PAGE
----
Daphne Caruana Galizia, a Maltese investigative journalist, was investigating the Maltese CBI passport scheme, as well as organised crime in Malta. In October 2017, she was assassinated by a car bomb. On her blog, she wrote, “The damage caused to Malta by the sale of citizenship is unquantifiable. Malta is not St Kitts and Nevis. It is interlocked with the rest of the European Union and has a European economy. […] And the Maltese government is the only EU member state government with which they [Henley] have a contract.”

A week after Daphne Caruana Galizia’s assassination, the Maltese prime minister, Joseph Muscat, attended a ‘Global Citizenship’ conference in Dubai, which was hosted by Henley, saying that Malta was ‘open for business’.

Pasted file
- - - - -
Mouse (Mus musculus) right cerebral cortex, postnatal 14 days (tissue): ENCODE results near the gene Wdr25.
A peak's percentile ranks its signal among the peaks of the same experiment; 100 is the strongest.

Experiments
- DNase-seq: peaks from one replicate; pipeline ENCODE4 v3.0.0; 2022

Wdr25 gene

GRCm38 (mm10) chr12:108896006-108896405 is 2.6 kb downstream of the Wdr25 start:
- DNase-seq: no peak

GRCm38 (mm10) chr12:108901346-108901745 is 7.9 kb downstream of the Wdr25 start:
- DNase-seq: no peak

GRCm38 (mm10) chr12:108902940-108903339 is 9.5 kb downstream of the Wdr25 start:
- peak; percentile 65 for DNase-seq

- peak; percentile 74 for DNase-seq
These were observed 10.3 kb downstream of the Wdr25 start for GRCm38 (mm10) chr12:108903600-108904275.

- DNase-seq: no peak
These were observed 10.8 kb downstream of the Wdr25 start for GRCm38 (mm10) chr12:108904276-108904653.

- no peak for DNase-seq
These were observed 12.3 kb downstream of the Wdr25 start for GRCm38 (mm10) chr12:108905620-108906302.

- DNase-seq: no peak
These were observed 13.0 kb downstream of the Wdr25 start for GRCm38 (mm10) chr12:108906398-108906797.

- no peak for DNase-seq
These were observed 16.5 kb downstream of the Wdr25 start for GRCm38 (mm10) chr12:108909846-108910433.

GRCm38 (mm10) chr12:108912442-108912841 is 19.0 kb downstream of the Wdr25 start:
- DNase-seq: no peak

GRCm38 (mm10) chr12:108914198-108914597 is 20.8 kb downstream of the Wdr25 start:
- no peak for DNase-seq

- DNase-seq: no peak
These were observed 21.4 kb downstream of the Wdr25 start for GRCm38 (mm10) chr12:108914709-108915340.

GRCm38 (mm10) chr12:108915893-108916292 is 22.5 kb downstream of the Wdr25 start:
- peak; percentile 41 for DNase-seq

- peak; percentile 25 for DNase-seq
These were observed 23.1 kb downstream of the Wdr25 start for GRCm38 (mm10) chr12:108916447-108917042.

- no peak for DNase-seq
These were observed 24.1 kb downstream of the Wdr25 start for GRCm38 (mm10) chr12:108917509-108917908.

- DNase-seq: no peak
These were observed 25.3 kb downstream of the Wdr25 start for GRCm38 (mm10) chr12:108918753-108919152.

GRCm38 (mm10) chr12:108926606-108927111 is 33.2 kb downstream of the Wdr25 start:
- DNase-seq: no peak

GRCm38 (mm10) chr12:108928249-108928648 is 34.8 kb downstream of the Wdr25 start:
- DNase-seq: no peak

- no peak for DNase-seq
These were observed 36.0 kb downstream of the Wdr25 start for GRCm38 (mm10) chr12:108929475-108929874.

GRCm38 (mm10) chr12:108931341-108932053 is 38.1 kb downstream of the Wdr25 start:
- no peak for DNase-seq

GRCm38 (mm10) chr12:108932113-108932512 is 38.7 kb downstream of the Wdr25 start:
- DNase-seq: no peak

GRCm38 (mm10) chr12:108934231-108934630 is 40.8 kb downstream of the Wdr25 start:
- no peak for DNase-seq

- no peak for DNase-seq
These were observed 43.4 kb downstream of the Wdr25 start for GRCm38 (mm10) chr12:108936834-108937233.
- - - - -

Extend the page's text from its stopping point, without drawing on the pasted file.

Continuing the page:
Recently, the committee also noted, Lord Ashcroft, who also has extensive interests in Belize and the Turks and Caicos Islands, extolled the virtues of Malta, as the “best destination for ambitious UK firms” to have a post-Brexit presence in the EU.

St. Lucia and Dominica

SCL is also known to have influenced or attempted to manipulate the outcome of elections in Dominica and Saint Lucia, where Henley also have an interest in the management of the CBI programmes.

In Saint Lucia, SCL worked with the ruling United Workers Party (UWP) and the then Stephenson King administration during the 2011 general elections. During the 2018 budget debate, Prime Minister Allen Chastanet admitted that Cambridge Analytica worked with the UWP during its successful 2016 elections campaign.